Ugly Start To 2016

Ugly Start To 2016

8th January 2016

The onshore rig count decided to mirror the oil price this week, declining 6% (down 36), with rigs targeting oil declining 4% (down 19).  A decline of this size was last seen during the first week of December 2015.  WTI ended the week at under US$33 a barrel (down 11%), a price level not seen since 2002.  Notwithstanding, U.S. production refuses to be flattened by low price pressures and the continued rig decline, with EIA data indicating that 55,000 barrels per day was added over the past four-week period.

OPEC published its 2015 World Oil Review on 23 December 2015.  Noteworthy takeaways in this publication are the projection of OPEC market share of global crude demand growing after 2020, as a result limiting their perception of the share to be taken by LTO to around current levels of production.  

This is logical given that OPEC’s undeveloped resources are low cost and logically should capture more of the future crude demand.  However, for OPEC to increase market share, they will require investment capital to bring their resources to market.  Just using a back of the envelope calculation, and assuming that the capital cost to develop the resource is US$10 per barrel, the investment required is about equal to 5-10 deep water projects on top of the capital investments needed to maintain current production of ~37 million barrels per day.

Of course, all of this assumes that the various OPEC nations actually spend the required capital in a timely fashion, that other production does not fall away unexpectedly, and that market demand grows as projected.  However, assuming all is indeed as OPEC projects, the net result is that the rig count would remain constrained far into the future.

The reasoning behind this potential outcome is that the larger the proportion of legacy production in the LTO production mix, the slower the overall production decline, and the lower the volume of new-drill production that is required to hold things steady (see 18 December 2015 Monitor).

Source: Adapted by GCA from OPEC 2015 World Oil Outlook

U.S. Drilling Activity…..

The total number of active onshore rigs now stands at 637, down 1,239 (~66%) from a November 2014 high of 1,876.  Across the three major unconventional basins, the oil rig total declined to 314 (down 16 last week) with Eagle Ford down 3, Williston down 4 and Permian down 9.  Horizontal rigs lost 31 and now stand at 518, down 783 year to date.

Total U.S. rig count (including the GOM) declined 34 last week, with rigs targeting oil down by 19 for a 19-week total decline of 157.  The average decline stands at ~8 rigs per week.  Rigs targeting gas declined 15 as warmer than expected weather continues to impact natural gas demand.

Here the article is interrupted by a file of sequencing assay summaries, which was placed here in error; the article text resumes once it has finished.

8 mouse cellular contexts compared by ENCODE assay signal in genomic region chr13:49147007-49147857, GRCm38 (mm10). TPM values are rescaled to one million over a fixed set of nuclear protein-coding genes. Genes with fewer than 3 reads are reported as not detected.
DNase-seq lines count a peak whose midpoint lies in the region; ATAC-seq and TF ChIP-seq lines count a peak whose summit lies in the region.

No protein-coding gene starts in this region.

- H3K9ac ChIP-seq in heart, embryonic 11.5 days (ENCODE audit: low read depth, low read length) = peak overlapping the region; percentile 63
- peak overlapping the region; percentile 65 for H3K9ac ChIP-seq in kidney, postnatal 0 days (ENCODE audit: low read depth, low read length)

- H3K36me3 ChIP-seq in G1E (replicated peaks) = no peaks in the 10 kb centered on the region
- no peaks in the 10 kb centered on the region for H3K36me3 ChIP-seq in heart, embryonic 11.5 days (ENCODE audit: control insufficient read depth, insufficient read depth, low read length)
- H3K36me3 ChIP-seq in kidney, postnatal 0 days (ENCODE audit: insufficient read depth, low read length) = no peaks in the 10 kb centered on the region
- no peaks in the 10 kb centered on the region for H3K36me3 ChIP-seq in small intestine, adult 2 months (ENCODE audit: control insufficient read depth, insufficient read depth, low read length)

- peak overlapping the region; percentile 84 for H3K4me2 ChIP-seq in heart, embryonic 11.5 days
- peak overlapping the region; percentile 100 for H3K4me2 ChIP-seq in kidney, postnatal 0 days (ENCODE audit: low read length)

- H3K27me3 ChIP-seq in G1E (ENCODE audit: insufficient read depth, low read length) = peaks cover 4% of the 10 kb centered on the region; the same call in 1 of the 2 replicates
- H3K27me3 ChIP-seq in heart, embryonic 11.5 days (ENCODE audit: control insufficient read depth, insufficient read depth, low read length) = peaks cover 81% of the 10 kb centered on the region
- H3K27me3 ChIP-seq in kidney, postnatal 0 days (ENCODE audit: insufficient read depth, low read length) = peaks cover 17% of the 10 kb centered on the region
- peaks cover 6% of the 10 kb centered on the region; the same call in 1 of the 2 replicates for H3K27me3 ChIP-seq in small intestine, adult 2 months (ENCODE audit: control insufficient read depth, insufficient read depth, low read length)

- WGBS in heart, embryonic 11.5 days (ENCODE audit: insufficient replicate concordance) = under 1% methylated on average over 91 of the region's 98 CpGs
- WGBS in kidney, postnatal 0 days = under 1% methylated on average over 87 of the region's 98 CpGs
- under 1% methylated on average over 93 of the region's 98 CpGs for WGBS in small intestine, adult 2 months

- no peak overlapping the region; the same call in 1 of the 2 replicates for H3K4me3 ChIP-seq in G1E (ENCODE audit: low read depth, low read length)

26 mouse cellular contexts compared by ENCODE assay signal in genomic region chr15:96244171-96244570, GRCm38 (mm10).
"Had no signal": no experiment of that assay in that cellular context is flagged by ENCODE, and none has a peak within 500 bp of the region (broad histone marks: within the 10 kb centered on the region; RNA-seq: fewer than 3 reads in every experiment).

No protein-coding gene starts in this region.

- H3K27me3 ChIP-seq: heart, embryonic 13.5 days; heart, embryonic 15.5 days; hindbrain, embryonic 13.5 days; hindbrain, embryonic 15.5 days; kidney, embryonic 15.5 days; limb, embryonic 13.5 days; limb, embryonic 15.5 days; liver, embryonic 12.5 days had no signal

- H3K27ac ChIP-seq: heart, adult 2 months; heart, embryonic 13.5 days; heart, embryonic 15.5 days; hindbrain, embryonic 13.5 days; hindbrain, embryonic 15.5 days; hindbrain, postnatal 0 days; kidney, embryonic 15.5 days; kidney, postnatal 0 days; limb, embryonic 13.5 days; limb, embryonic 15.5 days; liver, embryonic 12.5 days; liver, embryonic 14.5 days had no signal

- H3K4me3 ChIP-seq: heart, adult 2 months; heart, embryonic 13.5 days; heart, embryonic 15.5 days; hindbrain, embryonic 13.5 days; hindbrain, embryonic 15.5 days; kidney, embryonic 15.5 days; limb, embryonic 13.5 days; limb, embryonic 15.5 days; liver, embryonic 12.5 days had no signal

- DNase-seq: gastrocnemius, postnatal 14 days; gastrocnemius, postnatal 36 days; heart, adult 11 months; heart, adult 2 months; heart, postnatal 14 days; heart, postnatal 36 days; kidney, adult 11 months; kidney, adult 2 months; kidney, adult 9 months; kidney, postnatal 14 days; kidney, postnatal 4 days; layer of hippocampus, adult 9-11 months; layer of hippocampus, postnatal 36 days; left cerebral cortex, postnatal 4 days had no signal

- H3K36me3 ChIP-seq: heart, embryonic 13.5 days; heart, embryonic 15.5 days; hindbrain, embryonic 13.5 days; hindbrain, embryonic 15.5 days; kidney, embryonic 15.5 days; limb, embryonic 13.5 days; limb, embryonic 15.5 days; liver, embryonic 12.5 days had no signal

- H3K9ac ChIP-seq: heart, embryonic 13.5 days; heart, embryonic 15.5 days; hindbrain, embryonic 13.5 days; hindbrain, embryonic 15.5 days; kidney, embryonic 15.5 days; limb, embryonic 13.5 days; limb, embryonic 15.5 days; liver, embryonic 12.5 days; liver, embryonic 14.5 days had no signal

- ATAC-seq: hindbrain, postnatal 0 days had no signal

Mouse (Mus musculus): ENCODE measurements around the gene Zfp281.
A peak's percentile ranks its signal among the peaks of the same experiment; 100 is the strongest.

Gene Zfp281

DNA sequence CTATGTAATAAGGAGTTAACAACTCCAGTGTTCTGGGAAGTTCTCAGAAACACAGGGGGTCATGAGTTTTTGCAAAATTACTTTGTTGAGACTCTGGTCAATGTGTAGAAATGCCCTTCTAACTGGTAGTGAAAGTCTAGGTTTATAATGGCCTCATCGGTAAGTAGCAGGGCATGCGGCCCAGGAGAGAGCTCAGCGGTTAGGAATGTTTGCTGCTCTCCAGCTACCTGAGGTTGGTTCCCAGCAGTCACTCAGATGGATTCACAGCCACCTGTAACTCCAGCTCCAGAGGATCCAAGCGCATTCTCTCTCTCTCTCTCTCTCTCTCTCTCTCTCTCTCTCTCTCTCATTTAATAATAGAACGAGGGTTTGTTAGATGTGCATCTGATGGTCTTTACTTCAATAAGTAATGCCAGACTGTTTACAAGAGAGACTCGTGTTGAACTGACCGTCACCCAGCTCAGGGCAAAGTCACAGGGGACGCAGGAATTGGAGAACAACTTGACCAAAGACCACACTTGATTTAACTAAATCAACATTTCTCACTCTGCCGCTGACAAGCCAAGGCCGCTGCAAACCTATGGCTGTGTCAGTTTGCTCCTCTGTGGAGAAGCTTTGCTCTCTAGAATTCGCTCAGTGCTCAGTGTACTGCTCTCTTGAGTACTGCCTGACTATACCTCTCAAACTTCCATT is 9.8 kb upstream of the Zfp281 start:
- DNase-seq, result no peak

Oil Price….

The bears are mauling the crude oil market and they are not done yet.  The sentiment in the oil market is so bearish that an unexpected large drop in U.S. crude inventories did not help price rebound ... even a little!

Brent, the global benchmark for oil, was down about 4 dollars at US$32.94 a barrel, reflecting a loss of 11% on the week.

U.S. crude slid about 4 dollars to US$32.77 a barrel, down 11% on the week.

U.S. Supply and Demand…..

U.S. crude oil refinery inputs decease slightly to an average 16.6 million barrels per day, with refineries at 92.5% of their operating capacity last week.

On the supply side, U.S. oil production in the Lower 48 increased again by 20,000 barrels per day last week, with total production at 8.693 million barrels per day.  U.S. production continues to withstand low price pressure and continued rig decline.  EIA data indicates that 55,000 barrels per day was added over the past four-week period.   

U.S. crude imports averaged 7.5 million barrels per day last week, a decline of 382,000 barrels per day from the previous week.  Over the last four weeks, crude oil imports averaged 7.8 million barrels per day, ~6% above the same four-week period last year.

Crude oil inventories deceased 5.1 million barrels from the previous week, the stock change being driven by a decline in imported oil.  Cushing’s storage (the main price point for WTI) increased by 0.917 million barrels, taking the December total to 63.9 million barrels of crude in storage (~70% utilized), a fresh record high.

Source: EIA Weekly Update and GCA Analysis




Ugly Start To 2016

P Kevin Galvin

Facilities/Cost Engineer -
Ugly Start To 2016

Bob George

Global General Manager -

Signup to receive our latest articles

We're here to help